Tuesday 24 November 2009

Daily Mail previously rapped for Jackson 'paedophile' comments

On Friday evening I wrote of an article which appeared overnight on the Daily Mail's website calling Michael Jackson a 'common paedophile'.

The article appeared the following day in the print edition of the newspaper and contained baseless allegations that the star had seduced and molested a string of young boys.

A Press Complaints Commission webpage shows that the newspaper, which famously supported the nazi party, has previously been lambasted by the PCC for printing exactly the same allegations.

The PCC ruling states that the Daily Mail referred to Jackson as a self-centred paedophile.

According to the ruling, the newspaper was forced to 'both remove the article from its website and annotate its archive accordingly.'

Seemingly the newspaper has not learned from its mistakes.

Elsewhere, a 1996 article reveals how David Jones, author of the latest Jackson hit piece, was actively involved in a Daily Mail plot to smear a writer at the Independent for disagreeing with the newspaper's political views.

Polly Toynbee tells how the Daily Mail attempted to label her a 'marriage-breaker' simply because she began dating a separated man.

She writes:

"First hint that something was up: people start getting calls from a David Jones of the Daily Mail, digging for dirt. Colleagues in this office get calls. Mr Jones is ferreting away among friends, collecting quotes. The story he seems to be creating is the age-old saga of idyls destroyed by scarlet Jezebels. Mr Jones is throwing around words about me like 'marriage-breaker'.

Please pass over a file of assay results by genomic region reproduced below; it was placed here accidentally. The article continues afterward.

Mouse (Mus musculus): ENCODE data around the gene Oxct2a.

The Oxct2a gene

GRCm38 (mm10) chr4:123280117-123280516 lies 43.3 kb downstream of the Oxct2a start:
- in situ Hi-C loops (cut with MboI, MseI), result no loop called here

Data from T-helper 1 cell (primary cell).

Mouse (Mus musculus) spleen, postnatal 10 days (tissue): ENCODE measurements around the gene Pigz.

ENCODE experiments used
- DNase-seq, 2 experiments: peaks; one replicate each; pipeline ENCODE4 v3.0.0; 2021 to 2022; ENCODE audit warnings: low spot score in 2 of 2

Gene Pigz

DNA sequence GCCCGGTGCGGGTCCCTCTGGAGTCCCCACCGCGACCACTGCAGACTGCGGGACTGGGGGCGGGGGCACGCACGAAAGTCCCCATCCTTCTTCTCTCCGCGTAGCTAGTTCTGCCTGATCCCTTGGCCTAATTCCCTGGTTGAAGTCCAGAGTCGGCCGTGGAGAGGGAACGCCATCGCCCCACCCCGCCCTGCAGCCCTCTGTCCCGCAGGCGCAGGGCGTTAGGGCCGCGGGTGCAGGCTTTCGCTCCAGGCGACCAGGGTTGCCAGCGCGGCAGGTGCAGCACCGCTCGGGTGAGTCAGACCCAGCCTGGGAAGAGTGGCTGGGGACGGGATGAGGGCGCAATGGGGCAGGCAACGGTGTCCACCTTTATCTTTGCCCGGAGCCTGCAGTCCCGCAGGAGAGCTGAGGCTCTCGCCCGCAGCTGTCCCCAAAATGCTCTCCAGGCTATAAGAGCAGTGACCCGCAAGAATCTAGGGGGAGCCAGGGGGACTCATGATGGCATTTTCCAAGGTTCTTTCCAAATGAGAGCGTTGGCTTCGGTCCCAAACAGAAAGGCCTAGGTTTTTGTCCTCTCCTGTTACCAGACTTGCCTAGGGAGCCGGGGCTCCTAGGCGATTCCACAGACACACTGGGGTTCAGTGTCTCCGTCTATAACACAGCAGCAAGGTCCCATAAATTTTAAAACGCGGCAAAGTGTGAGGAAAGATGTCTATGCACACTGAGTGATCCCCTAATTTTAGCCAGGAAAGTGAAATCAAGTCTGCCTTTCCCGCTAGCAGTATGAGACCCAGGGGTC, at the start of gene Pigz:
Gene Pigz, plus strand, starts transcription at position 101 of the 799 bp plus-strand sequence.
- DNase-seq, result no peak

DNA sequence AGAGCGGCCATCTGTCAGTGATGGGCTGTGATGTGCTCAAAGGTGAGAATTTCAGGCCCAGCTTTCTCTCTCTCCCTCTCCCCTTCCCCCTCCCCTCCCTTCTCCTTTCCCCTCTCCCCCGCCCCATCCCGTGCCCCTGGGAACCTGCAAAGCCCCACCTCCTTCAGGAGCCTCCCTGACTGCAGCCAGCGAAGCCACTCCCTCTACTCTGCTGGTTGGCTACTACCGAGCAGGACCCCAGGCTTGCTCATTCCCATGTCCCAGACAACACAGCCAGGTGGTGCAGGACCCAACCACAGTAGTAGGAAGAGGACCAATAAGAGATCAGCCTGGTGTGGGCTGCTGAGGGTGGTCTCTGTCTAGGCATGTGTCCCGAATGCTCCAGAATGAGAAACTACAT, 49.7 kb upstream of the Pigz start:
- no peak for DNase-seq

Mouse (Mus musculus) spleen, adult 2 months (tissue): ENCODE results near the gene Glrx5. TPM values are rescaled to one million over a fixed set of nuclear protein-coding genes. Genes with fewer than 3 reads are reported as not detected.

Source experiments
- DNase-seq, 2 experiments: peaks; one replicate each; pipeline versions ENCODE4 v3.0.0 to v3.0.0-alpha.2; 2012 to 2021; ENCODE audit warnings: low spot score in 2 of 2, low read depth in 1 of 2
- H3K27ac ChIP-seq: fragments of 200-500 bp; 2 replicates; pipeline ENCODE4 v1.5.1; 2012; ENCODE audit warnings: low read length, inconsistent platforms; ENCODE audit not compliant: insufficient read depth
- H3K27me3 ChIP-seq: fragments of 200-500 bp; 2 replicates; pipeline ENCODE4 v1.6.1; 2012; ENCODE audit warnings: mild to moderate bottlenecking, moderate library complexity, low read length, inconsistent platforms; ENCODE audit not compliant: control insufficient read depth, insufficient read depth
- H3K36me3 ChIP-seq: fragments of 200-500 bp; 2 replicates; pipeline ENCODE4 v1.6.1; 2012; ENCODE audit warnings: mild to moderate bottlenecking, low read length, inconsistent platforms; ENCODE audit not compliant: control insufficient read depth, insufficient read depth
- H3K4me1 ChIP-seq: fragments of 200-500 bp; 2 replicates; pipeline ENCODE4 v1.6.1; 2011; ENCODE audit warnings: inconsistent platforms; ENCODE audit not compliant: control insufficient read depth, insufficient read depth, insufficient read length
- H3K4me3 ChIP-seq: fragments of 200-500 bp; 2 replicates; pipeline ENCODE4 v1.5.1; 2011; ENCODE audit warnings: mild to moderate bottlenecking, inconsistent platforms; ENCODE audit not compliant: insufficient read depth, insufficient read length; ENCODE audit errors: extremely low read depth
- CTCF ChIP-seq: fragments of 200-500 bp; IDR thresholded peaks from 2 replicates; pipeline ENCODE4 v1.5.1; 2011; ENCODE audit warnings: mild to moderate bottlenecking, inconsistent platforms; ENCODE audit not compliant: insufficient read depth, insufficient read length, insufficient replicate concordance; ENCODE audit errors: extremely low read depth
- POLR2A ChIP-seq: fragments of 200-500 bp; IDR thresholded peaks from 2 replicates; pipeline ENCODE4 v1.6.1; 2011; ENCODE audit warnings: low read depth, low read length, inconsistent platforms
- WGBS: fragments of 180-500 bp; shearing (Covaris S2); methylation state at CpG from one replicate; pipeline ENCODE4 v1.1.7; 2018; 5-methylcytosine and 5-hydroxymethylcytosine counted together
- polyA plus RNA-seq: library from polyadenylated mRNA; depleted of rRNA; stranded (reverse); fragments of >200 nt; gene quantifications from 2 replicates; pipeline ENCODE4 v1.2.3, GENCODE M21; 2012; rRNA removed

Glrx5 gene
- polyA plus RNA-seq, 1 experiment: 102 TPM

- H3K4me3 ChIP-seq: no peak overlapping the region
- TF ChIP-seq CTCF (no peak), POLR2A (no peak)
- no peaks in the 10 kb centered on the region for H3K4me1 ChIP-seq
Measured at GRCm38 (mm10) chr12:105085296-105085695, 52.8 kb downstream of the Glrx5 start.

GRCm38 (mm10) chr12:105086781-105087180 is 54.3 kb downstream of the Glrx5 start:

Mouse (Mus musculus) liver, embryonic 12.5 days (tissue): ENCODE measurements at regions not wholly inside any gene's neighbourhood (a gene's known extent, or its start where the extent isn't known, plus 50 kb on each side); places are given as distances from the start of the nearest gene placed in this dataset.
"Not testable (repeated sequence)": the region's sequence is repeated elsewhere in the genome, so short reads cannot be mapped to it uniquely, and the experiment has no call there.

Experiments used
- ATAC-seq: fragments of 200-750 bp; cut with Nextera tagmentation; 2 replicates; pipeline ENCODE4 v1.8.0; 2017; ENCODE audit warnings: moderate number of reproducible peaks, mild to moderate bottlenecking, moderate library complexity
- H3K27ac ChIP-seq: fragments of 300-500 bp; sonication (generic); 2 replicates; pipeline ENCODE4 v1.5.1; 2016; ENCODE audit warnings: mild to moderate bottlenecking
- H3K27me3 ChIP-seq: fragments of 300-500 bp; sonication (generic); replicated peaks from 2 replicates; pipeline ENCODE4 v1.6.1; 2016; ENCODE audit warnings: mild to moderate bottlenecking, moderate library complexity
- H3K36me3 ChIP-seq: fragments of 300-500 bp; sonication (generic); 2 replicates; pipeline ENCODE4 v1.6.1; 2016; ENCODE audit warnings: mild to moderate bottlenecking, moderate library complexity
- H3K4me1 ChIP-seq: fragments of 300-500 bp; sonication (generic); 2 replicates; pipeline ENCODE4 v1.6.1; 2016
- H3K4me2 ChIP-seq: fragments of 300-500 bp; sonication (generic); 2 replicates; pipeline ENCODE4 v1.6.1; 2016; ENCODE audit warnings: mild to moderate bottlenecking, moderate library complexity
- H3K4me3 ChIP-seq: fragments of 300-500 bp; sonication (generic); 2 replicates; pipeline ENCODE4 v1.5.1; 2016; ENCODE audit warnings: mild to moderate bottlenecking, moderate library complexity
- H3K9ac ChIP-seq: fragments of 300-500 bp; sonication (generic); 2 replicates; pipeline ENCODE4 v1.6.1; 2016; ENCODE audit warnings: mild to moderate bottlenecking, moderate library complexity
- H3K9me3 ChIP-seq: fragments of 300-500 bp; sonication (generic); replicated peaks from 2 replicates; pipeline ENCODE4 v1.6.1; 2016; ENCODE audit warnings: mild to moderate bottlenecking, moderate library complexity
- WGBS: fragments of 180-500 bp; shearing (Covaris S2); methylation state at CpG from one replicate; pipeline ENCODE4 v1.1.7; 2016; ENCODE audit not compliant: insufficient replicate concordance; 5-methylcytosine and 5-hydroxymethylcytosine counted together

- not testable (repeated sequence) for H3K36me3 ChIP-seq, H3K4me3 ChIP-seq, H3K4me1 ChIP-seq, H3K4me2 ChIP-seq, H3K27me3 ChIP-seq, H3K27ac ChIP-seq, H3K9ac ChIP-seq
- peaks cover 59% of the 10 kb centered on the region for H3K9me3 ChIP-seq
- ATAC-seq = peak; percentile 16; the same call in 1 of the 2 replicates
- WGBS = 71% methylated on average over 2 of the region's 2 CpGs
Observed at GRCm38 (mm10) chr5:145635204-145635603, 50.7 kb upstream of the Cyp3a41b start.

"I am puzzled. I try to imagine how they can turn this everyday concatenation of domestic circumstance into A Story.

"...Suddenly I find it frightening. Neighbours are getting calls - some of them people I have never met. On Tuesday a man came over from No. 6, deeply worried by a call from the Mail asking detailed questions about what hours he had observed any men coming and going at my house. He suspected it was a burglar casing the joint. My 11-year-old son was terrified, but even more so when the house actually was broken into that day, for the first time in years. A coincidence, I am sure."

Scared by the way she was being pursued, Toynbee contacted a friend at the Mail. Subsequently, Jones claimed that he did not like the story but had been told to work on it by a senior reporter. Toynbee responded: "Unhappy bunny or gleeful weasel, my heart does not go out to Mr Jones or his employers."